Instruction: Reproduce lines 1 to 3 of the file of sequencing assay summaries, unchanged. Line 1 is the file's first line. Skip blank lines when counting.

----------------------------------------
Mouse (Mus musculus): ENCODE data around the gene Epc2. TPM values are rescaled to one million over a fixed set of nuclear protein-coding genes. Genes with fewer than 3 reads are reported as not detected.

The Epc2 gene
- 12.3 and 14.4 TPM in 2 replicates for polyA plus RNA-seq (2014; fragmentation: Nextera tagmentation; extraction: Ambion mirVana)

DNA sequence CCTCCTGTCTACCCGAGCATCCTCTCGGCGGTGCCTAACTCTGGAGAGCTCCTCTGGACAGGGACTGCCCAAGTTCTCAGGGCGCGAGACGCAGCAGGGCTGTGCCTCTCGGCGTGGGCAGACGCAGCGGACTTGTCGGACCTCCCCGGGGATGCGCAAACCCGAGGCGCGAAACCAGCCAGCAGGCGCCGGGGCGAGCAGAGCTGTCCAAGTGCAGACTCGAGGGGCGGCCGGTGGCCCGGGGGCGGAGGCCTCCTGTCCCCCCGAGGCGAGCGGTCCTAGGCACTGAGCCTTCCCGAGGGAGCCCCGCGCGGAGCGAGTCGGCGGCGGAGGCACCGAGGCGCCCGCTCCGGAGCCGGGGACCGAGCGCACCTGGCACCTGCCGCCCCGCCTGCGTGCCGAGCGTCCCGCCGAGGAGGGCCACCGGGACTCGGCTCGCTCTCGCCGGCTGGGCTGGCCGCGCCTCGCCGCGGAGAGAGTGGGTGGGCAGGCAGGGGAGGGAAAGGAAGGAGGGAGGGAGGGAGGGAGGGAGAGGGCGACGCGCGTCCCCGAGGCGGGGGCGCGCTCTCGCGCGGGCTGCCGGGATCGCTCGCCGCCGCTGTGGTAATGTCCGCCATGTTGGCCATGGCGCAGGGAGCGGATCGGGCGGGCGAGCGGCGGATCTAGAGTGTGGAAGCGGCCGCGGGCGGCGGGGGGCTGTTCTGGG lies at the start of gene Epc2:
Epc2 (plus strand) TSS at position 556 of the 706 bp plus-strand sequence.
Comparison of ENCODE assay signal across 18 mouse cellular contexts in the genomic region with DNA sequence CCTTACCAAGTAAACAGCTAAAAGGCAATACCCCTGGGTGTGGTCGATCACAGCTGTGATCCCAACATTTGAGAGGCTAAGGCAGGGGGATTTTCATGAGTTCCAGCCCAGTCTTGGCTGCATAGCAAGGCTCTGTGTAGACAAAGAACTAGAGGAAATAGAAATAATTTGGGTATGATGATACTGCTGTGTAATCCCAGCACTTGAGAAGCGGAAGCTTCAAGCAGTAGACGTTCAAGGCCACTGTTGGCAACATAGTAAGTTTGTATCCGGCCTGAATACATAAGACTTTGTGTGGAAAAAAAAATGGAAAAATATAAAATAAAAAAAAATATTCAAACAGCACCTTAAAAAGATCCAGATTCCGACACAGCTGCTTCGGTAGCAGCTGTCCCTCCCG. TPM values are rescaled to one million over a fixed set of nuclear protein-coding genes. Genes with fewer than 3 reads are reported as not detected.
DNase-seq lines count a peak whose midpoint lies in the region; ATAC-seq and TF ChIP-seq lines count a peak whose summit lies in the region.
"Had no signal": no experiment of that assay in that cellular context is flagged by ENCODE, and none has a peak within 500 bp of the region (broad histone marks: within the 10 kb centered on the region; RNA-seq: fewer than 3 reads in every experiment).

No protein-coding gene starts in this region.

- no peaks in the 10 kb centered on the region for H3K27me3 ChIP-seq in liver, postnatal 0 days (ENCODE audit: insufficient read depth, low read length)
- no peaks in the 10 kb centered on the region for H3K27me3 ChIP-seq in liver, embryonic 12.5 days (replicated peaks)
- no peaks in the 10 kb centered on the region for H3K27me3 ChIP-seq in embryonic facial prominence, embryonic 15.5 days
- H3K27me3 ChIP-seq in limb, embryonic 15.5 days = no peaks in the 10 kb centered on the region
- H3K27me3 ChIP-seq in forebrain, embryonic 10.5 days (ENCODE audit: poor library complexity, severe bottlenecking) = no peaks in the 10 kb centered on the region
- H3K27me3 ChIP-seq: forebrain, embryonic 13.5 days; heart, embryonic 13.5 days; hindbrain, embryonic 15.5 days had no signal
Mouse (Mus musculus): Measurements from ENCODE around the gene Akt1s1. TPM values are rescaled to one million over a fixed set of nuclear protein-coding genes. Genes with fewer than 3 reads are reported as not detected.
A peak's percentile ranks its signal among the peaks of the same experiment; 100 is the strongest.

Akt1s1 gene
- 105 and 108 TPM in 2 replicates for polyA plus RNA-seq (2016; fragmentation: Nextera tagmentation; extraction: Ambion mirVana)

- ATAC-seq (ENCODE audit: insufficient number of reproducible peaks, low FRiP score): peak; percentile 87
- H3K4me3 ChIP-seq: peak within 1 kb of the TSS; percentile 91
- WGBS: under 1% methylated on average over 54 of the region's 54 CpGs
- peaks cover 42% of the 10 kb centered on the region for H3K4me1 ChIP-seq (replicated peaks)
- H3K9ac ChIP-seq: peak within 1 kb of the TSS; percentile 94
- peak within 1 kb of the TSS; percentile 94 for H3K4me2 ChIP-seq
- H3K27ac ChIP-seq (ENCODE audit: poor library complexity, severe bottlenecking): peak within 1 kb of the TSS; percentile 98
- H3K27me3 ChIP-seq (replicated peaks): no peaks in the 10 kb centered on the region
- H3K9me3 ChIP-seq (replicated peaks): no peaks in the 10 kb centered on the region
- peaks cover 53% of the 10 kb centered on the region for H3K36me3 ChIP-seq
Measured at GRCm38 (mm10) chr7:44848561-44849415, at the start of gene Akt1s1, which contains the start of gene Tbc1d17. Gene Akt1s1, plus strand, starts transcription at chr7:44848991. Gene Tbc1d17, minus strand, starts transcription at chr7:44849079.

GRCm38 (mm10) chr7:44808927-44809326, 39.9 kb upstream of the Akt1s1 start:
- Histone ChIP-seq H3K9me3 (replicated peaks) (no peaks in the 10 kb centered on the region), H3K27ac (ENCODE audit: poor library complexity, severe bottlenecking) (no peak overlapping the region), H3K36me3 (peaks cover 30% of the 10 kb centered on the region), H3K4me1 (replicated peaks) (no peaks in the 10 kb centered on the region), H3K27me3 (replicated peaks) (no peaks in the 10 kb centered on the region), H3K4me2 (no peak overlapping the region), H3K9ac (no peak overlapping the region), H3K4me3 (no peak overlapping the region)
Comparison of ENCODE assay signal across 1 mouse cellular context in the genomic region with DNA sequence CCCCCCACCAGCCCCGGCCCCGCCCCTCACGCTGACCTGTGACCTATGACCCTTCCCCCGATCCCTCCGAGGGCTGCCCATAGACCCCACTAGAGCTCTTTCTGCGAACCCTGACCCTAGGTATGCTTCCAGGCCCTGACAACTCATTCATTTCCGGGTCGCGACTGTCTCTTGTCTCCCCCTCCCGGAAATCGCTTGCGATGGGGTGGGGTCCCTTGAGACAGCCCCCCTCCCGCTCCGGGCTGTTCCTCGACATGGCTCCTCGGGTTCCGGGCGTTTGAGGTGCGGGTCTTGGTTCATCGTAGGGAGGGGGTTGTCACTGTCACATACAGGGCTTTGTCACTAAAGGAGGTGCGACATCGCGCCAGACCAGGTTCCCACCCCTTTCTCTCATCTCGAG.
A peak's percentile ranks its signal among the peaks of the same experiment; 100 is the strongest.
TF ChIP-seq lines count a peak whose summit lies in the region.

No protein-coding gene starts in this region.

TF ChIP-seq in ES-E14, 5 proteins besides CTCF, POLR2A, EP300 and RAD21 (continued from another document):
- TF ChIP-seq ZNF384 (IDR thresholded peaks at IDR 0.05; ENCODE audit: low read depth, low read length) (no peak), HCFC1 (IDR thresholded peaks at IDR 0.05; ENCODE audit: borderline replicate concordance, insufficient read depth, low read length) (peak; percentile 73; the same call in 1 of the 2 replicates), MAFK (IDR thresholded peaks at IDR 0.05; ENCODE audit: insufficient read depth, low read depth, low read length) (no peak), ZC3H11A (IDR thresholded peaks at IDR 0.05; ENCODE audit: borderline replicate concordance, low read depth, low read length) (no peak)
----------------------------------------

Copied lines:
Mouse (Mus musculus): ENCODE data around the gene Epc2. TPM values are rescaled to one million over a fixed set of nuclear protein-coding genes. Genes with fewer than 3 reads are reported as not detected.

The Epc2 gene
- 12.3 and 14.4 TPM in 2 replicates for polyA plus RNA-seq (2014; fragmentation: Nextera tagmentation; extraction: Ambion mirVana)